Birth as an American Rite of Passage: Second Edition, With a New Preface (Google eBook)

Front Cover
University of California Press, Feb 14, 2004 - Social Science - 424 pages
10 Reviews
Why do so many American women allow themselves to become enmeshed in the standardized routines of technocratic childbirth--routines that can be insensitive, unnecessary, and even unhealthy? Anthropologist Robbie Davis-Floyd first addressed these questions in the 1992 edition. Her new preface to this 2003 edition of a book that has been read, applauded, and loved by women all over the world, makes it clear that the issues surrounding childbirth remain as controversial as ever.
  

What people are saying - Write a review

User ratings

5 stars
4
4 stars
5
3 stars
1
2 stars
0
1 star
0

LibraryThing Review

User Review  - AmeKole - LibraryThing

This is an excellent book that discussed childbirth in America. It should be a must read for all pregnant women. I really enjoyed this book, found it very readable for the non-professional, but also highly informative. It will change the way you think about childbirth forever. Read full review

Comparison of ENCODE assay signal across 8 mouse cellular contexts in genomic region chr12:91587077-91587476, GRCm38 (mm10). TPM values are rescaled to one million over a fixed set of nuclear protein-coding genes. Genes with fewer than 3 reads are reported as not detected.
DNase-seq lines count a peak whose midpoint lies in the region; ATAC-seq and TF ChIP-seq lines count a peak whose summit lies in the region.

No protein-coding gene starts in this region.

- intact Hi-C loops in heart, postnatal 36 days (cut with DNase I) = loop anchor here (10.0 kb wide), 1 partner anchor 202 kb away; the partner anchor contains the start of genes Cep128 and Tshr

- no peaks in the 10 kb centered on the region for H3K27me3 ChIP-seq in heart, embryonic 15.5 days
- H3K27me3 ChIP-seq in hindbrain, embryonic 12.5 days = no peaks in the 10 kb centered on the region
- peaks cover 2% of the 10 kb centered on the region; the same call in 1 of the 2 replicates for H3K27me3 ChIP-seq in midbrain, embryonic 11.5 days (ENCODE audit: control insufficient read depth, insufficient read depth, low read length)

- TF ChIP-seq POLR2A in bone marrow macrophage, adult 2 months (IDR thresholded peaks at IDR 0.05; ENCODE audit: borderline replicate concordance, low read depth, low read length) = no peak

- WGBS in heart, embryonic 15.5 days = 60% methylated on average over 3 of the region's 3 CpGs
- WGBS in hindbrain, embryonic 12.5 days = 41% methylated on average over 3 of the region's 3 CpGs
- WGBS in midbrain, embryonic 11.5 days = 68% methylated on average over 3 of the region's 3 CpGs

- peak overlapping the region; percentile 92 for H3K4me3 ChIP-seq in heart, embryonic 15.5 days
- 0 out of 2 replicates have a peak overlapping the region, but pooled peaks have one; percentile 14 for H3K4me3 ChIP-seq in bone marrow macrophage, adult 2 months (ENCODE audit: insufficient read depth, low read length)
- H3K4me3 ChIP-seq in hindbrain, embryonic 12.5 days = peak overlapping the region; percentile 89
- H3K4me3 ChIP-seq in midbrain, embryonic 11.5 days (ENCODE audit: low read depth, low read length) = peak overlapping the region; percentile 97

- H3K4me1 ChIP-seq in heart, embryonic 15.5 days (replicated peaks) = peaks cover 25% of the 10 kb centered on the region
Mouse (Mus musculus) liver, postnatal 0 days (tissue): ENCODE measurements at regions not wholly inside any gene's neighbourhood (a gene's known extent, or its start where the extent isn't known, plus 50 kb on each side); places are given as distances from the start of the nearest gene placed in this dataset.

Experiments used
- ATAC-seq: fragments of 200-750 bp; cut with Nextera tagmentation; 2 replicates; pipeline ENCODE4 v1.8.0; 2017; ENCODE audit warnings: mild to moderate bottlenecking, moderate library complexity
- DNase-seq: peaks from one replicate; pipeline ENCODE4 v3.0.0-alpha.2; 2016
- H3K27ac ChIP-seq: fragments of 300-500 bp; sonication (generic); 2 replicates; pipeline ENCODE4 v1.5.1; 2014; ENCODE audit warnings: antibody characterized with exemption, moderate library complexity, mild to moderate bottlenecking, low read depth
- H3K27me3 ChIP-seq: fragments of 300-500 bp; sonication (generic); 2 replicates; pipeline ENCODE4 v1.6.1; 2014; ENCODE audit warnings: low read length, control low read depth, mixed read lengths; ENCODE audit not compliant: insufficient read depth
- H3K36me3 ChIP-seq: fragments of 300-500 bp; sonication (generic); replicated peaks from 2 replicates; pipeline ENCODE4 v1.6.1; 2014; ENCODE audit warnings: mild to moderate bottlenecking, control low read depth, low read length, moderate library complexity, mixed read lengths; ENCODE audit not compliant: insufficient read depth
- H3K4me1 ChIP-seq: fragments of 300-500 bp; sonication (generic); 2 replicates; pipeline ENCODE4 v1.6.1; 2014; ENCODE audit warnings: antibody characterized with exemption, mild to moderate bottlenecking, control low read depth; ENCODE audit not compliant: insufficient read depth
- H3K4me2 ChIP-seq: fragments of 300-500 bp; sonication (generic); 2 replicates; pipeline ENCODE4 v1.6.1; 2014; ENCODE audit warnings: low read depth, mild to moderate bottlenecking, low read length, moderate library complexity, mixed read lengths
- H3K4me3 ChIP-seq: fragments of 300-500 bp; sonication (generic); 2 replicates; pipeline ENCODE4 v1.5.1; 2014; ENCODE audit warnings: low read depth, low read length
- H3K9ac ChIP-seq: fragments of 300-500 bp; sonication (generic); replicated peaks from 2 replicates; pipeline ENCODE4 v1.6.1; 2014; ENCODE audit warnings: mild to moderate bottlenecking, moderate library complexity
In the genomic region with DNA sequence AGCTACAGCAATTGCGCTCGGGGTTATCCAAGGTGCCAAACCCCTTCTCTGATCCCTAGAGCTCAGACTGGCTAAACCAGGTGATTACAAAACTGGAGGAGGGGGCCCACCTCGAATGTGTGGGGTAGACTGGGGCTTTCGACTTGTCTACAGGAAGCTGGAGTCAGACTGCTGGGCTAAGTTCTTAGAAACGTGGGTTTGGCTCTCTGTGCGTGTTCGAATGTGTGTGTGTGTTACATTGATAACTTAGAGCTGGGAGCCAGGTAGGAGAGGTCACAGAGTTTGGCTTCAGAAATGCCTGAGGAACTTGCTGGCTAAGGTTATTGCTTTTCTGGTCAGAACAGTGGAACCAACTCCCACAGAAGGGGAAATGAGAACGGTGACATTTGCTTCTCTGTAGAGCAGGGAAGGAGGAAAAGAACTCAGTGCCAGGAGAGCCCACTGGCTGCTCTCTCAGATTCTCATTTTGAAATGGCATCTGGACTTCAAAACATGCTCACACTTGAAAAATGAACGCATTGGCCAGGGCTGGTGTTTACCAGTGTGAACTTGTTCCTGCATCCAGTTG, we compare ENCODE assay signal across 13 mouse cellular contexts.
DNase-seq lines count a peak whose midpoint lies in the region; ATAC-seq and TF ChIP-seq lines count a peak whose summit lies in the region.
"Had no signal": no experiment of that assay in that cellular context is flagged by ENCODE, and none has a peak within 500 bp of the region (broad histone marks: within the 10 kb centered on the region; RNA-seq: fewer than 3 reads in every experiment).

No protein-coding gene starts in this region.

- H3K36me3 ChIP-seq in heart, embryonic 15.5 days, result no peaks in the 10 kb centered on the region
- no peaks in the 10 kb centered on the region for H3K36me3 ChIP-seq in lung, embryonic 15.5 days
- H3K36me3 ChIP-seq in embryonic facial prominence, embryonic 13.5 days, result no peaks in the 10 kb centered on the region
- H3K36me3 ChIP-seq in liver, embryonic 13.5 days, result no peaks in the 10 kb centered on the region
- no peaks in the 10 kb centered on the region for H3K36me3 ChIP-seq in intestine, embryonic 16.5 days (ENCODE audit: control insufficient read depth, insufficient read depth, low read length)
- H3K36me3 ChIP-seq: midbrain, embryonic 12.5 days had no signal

Review: Birth as an American Rite of Passage

User Review  - Marla - Goodreads

I read this as part of my training to become certified as a birth doula. An anthropological study of the "routine" practices of obstetrics today, how they came into play, and why women tend to go ... Read full review

Contents

Birth as a Rite of Passage
1
The Stages of the PregnancyChildbirth Rite of Passage
22
Past and Present
44
3 Birth Messages
73
The Technocratic Wholistic and Natural Models
154
The Spectrum of Response
187
The Reinterpretation of the Childbirth Experience
241
7 Obstetric Training as a Rite of Passage
252
8 The Computerized Birth? Some Ritual and Political Implications for the Future
281
9 Or Birth as the Biodance?
292
Conclusion
305
Appendices
309
Notes
317
References
331
Index
369
Copyright

Common terms and phrases

About the author (2004)

Robbie Davis-Floyd is Senior Research Fellow, Department of Anthropology, University of Texas, Austin and is coeditor of Childbirth and Authoritative Knowledge: Cross-Cultural Perspectives (California, 1997).

Bibliographic information